10

Gene names are not consistent across species. Most of the time genes are automatically annotated and the algorithms try to give names that are similar to their matches in other organisms, but not always. It's also more likely that genes will be automatically named/annotated based on their sequence, and manually named/annotated based on their function. The ...


9

There are multiple ways to do this, and multiple protein interaction databases besides the ones you mentioned, such as BioGRID or IntAct. Interaction databases are different in how interactions are defined, sometimes it can be experimental evidence of interaction, sometimes coexpression, orthology-based predictions, etc. There is no single solution to your ...


7

In matlab this can be done using the SimBiology toolbox. In mathematica this can be done using the SystemModeler. In python there are multiple packages, e.g. (in no particular order) PySB, Tellurium, PySD


7

You originally had asked a very broad question, so I'll try to demonstrate why that is such a hard question to answer. I've done two fairly large differential analysis studies (and a few smaller ones) covering very different areas of research, and the approaches that other researchers used subsequent to my differential expression calculations were ...


5

Many interaction databases now work with PSI format files. Most of the main databases can do this and the EBI has set up PSICQUIC View, a very useful page where you can query multiple databases at once. Note that it is very important to limit the results according to the detection method. There is a lot of noise in protein interaction databases. Depending ...


4

I have used STRING pretty heavily, and have compared it to various other databases of protein interactions and signaling pathways. I do feel like it has a lot of quality interaction annotations, but you have to sift through a lot of noise to get to them. The simplest method I have found for doing this is to look at the individual scores for each ...


4

This depends on what you are trying to do and whether you value specificity over sensitivity. We can't tell you since it is entirely dependent on the biological question you want to answer. However, I would recommend two things: Don't use STRING. The creators of STRING made the choice to value sensitivity over all else, so they include any interaction they ...


4

I think the easiest way is to download the graph using STRINGdb. library(STRINGdb) string_db <- STRINGdb$new(version="10", species=9606, score_threshold=400, input_directory="" ) full.graph <- string_db$get_graph() Now you can use igraph, to manipulate the graph. Let's assume you want to take 200 proteins with the highest ...


4

You could try using BioMart in Ensembl Metazoa. Filter by your list of gene names in honeybee, then get the fly homologues as attributes. The homologues are calculated by sequence comparison and clustering.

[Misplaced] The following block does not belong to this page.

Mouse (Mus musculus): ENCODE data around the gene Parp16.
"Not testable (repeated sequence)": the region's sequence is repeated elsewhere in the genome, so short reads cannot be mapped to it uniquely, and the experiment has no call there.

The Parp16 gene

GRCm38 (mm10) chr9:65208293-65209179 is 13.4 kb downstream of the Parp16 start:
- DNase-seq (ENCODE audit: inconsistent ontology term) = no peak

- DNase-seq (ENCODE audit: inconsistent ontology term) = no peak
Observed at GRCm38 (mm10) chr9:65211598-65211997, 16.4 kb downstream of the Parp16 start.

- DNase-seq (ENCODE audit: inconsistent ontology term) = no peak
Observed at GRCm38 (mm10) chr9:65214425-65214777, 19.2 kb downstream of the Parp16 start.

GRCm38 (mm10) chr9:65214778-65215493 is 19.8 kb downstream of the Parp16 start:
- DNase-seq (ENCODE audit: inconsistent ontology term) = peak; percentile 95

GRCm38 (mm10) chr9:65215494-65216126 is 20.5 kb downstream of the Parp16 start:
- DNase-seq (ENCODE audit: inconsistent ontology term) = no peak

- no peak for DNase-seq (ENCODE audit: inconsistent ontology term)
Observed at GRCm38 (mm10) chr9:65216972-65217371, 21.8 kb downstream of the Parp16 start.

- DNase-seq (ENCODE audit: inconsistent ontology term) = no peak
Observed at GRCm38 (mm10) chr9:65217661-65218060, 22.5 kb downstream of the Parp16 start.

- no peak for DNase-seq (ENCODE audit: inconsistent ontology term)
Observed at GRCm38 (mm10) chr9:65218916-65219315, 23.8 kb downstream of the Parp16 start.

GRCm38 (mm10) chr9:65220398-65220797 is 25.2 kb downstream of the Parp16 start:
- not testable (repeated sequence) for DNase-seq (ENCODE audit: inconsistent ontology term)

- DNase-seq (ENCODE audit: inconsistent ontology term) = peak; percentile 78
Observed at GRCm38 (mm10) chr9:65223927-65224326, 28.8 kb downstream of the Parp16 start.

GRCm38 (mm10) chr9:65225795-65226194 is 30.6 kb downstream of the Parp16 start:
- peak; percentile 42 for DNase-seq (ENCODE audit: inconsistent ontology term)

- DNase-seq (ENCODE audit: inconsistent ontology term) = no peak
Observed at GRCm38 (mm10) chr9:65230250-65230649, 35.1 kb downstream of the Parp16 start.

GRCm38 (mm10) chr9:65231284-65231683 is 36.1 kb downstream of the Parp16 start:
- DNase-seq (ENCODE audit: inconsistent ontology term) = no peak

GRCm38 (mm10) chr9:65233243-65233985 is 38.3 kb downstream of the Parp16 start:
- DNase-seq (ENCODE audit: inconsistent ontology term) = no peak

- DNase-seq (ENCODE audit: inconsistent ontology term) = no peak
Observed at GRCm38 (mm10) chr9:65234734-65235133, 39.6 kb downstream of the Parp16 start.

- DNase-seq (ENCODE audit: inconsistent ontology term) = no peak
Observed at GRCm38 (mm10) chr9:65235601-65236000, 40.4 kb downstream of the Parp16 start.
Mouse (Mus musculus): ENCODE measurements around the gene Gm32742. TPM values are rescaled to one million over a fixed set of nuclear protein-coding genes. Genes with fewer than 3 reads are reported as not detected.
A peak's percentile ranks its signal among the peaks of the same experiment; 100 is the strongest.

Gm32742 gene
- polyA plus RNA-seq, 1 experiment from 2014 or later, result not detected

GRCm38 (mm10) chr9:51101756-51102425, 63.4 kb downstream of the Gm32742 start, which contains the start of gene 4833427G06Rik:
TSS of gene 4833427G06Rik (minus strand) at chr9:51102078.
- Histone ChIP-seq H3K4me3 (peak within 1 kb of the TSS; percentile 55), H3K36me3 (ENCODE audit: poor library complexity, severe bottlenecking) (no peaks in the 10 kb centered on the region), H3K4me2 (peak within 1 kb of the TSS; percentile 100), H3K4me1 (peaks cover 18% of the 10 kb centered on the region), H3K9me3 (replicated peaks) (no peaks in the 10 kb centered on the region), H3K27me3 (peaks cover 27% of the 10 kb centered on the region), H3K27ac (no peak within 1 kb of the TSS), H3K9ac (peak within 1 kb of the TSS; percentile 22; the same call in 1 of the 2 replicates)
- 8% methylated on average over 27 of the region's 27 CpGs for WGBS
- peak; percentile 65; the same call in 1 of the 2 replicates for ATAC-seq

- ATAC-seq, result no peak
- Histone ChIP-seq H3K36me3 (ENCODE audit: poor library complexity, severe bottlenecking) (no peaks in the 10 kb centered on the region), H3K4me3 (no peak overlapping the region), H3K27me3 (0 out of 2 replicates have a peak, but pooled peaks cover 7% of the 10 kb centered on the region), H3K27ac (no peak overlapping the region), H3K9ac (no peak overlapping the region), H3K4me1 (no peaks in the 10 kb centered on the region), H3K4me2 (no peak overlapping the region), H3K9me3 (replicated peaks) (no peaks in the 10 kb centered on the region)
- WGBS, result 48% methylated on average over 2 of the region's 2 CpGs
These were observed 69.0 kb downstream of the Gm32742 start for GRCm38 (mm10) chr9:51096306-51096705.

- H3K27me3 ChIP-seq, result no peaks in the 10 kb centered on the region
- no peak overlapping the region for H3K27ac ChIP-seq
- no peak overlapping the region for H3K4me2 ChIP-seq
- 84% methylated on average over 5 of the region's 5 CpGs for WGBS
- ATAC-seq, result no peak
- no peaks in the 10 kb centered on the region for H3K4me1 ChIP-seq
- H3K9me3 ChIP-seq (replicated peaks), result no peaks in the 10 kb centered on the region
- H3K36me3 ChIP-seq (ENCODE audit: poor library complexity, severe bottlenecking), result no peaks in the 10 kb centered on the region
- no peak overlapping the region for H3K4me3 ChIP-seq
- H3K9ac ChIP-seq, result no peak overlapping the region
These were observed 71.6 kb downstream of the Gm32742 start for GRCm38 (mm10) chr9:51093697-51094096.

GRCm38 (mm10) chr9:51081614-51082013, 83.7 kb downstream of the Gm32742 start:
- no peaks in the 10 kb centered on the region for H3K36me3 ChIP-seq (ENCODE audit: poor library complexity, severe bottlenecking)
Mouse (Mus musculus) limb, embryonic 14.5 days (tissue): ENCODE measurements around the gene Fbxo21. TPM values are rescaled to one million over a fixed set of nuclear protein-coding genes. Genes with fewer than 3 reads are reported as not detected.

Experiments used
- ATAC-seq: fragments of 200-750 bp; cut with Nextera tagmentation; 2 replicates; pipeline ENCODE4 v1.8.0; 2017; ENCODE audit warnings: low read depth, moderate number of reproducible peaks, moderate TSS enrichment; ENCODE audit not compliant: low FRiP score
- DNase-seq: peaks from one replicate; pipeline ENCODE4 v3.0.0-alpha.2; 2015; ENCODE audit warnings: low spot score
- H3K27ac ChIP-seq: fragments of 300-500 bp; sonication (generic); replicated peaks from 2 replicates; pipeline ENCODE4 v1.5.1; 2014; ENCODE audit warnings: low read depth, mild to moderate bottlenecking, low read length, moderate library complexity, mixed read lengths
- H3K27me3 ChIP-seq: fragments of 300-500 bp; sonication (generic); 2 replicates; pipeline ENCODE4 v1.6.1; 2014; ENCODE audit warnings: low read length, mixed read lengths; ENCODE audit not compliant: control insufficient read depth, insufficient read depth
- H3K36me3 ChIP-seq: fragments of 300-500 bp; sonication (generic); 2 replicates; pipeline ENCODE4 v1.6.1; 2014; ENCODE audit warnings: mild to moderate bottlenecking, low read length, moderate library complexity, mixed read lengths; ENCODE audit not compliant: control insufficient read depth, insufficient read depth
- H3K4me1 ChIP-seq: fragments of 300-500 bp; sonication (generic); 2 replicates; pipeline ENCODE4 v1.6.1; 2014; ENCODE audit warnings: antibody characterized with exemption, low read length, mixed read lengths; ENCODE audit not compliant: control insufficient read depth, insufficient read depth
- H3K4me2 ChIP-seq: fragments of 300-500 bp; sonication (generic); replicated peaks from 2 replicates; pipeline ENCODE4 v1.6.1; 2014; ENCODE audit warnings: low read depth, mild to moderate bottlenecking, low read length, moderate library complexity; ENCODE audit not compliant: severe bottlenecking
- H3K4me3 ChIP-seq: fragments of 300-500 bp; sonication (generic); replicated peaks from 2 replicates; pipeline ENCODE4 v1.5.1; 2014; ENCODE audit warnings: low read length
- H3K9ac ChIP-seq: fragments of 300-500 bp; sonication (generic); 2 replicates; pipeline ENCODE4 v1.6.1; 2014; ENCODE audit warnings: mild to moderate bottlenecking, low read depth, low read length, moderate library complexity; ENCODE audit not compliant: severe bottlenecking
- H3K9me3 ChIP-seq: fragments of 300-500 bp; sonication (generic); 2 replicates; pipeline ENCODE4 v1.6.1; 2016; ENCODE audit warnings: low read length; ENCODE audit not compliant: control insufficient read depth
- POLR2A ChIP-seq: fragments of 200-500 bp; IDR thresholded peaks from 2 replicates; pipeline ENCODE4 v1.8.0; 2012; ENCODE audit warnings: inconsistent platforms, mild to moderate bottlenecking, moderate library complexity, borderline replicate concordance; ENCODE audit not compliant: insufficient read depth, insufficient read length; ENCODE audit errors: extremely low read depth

4

You can't build a network of a single cell only with the expression of a single cell. You either need previous known interactions or pathways or you need to use several cells/samples. If you use previous known information, you can use pathway information, otherwise you can group some cells and use something along the lines of WGCNA to find a scale-free ...


4

An easy way to visualize this is to make a tab-delimited table that contains edge information for both species and both networks, color the edges depending on the species, and make the thickness and transparency dependent on the interaction strength. For example, say you have a list of orthologs for the two species and just assign them a number or a name. ...


3

You can read about it on the website, the last column is the Log likelihood scores (LLS) between the genes in the first two columns. An LLS of 0 means not better than random link. On the website they show papers with fuller details about the statistics.


3

You can use exportNetworkToCytoscape or exportNetworkToVisANT to generate and egde list file with the two nodes at the ends and weight for each edge. Hopefully there's a way to import that into networkX.


3

I assume you are simulating a null distribution. Are you investigation recombination?? My main advice is to use population genetic terminology rather than geomometry to describe your simulation (e.g. vertex is a migration event between allopatric populations). Migration is investigated between populations investigated via $F_{ST}$. You appear to be assuming ...


2

If you run this Rscript using the gene name as an argument, you'll get a file with the pathway written to the directory. #!/usr/bin/Rscript args = commandArgs(trailingOnly=TRUE) library(paxtoolsr) id <- args[1] write.table(graphPc(source=id,kind='neighborhood', format='BINARY_SIF',verbose=TRUE), file=paste(id,'pathway',sep='_'), ...


2